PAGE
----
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Medical Harm Complaint System Could be Quality Data Goldmine

On Behalf of | Oct 21, 2012 | Uncategorized

A first-of-its kind federal pilot project designed  to make it easier for patients to directly complain about medical errors,  safety issues, and harm may prompt some doctors and hospitals to blanch.
Might it unleash a gripefest about relatively unimportant aspects of care, like  the yucky taste of hospital food, the lack of parking, or meandering laments  that one got sick in the first place? A rage against the night?
Are most patients even sophisticated enough about the healthcare system to know  a medical error or an unsafe condition when they see one, or how to distinguish  it from the natural course of their disease?
With the Office of Inspector General’s estimate that one in four Medicare patients  suffers harm at the hands of healthcare providers, could this new information  really give providers any more information than by now, they must already know?
We may soon find out.
The pilot project proposed by the federal Agency for Healthcare Research and  Quality (AHRQ) intends to give such a harm complaint system a trial run  sometime next year, probably in the mid-Atlantic region near Philadelphia. Many  say the information it will produce will be a goldmine for quality improvement.

How were you harmed?

Among the proposed  queries: Who made the mistake? Where, why, and how? Did it involve a  medication, test, or procedure? Was there a delay in care or diagnosis, a  problem with anesthesia, or “bad” medical advice?
Patients would be asked how they found out about the error or unsafe condition  and the extent to which the harm or error affected them. For example, did it  cause them to miss work or pay for more tests and procedures, or make more  trips to a healthcare facility?
The proposed questionnaire also asks if providers made any special effort to  help patients handle the negative effect, and whether that effort indeed helped.
Providers linked to the incidents would be notified “so they can do a  better job.”
According to an analysis of the prototype’s costs, a healthcare organization  that received 924 responses or complaints might spend $11,537 logging in the information  and conducting follow-ups. The AHRQ project goes way beyond the Hospital  Consumer Assessment of Healthcare Providers (HCAHPS) surveys, which ask how  patients think they were treated in the hospital, not whether they witnessed  errors or harm in the process of their care.

Part of a safety scoring trend

We know medical  error and unsafe conditions are of enormous interest to payers and patients,  and increasingly to providers.  The  Leapfrog Group and Consumer  Reports this  year each launched their own hospital safety rating systems. But those  algorithms don’t report actual harmful events as the AHRQ system would.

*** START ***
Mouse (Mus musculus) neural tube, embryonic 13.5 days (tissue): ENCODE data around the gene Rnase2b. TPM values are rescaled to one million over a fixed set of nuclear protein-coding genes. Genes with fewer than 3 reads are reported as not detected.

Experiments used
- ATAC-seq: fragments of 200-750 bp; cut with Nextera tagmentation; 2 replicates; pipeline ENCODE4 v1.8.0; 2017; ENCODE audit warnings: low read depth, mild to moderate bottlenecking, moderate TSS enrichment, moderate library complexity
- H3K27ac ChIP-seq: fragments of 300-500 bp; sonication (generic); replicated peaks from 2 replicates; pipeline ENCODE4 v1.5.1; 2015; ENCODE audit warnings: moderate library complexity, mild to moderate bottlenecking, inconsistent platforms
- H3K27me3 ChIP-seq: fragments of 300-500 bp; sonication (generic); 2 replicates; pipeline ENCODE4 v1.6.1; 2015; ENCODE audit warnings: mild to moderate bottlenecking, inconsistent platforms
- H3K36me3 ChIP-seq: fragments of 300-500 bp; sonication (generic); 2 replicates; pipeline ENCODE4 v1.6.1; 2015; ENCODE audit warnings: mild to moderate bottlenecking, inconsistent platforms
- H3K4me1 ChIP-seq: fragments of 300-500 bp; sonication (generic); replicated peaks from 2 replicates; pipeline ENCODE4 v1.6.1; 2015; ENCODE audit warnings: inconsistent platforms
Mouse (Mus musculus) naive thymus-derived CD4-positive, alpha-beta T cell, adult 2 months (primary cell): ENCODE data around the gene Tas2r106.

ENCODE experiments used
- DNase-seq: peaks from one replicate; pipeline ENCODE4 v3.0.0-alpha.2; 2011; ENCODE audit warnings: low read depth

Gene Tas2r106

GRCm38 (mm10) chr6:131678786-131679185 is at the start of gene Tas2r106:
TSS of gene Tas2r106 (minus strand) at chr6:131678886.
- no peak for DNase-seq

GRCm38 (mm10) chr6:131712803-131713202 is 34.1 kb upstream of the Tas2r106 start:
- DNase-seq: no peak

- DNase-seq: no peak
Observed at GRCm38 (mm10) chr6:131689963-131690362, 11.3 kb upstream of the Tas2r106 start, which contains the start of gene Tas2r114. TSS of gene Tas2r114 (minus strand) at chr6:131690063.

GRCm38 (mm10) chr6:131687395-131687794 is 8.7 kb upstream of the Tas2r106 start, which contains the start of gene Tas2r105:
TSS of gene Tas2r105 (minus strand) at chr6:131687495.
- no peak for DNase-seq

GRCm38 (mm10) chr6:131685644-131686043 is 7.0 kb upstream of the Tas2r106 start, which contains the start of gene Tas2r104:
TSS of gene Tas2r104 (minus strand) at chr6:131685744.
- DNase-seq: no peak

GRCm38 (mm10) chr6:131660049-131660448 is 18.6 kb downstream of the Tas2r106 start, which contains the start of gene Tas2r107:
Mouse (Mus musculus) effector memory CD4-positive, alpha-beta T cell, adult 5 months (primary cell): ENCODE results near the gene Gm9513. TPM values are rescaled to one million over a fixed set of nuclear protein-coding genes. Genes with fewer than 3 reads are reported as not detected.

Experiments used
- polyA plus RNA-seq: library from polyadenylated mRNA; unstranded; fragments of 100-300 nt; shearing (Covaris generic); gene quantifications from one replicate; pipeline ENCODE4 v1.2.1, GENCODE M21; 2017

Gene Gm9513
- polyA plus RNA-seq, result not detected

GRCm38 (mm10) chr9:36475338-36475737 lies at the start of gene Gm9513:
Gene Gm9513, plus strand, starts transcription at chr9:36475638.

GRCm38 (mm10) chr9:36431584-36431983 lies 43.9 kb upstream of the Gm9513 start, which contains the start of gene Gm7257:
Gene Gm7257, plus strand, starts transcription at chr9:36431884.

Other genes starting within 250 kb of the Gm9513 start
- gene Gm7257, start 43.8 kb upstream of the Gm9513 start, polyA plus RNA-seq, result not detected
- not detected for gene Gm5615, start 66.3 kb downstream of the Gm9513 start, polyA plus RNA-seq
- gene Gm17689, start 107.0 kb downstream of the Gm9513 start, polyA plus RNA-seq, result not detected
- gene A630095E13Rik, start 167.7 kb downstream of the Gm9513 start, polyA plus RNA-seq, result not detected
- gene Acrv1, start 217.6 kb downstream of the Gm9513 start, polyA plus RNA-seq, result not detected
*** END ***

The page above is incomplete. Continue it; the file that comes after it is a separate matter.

While a few hospitals around the country may have plans for internal systems to  elicit information from patients about harm or errors they experienced, nationally, no such effort yet exists.
A study of inpatients treated at a Boston teaching  hospital in 2003 revealed patients can accurately  relate problems,  mistakes and injuries in their care, including near misses verified, but not  documented in the patient’s medical record or its incident reporting system.
AHA support

I  thought the American Hospital Association would be nervous about such an  effort. But Nancy Foster, the AHA’s vice president for quality and patient  safety policy assures me that such a system can inform the patient care process  about problems that providers themselves can’t see.

She likens it to feedback a dissatisfied consumer is able to give to the  manufacturer.
“Patients may be most ideally positioned to tell us when they’re getting  discordant advice from different clinicians,” Foster says. “Maybe a  patient was supposed to go into surgery at 10. They got pre-op medications  then. But then the surgery was delayed until 4, and they didn’t get the  medications again.  They don’t know  whether they should have gotten the medications again, but they do know enough  to ask the question.”

She acknowledges, however, that there could be “a lot of noise in the data  collection, things that aren’t real signals of patient safety issues. And if  that’s what AHRQ finds out when it experiments with this, my guess is that they  will conclude it wasn’t all it was cracked up to be. They may redo the  questionnaire to target concerns more effectively or will abandon the notion.

“But until we try, we really won’t know.”

Potential for arrogance

Barbara  Balik, a  senior faculty member of the Institute for Healthcare Improvement and a former quality  executive with Allina Hospitals and Clinics in Minnesota, was on the AHRQ task  force that developed the prototype concept three years ago.

She says research shows that even though patients may not understand the inner  workings of the healthcare system, “when they get some signals that  something in their care isn’t going well, there’s a strong correlation with the  quality and outcomes of care.”

She adds, “I  think there’s the potential for arrogance on the healthcare provider side, to  say that patients don’t know what they’re talking about.   Yes they do. They know what it sounds like,  looks like, and feels like from their standpoint, and that’s the voice we have  to hear. It’s an amazing source of insight and advantage that we can take  advantage of.”

AHRQ officials can’t yet say precisely when or where the prototype will be  launched, but I’ll be looking to see how care might improve as a result.

As Foster says, “until we try, we really won’t know.”

Source: Health Leaders Media at

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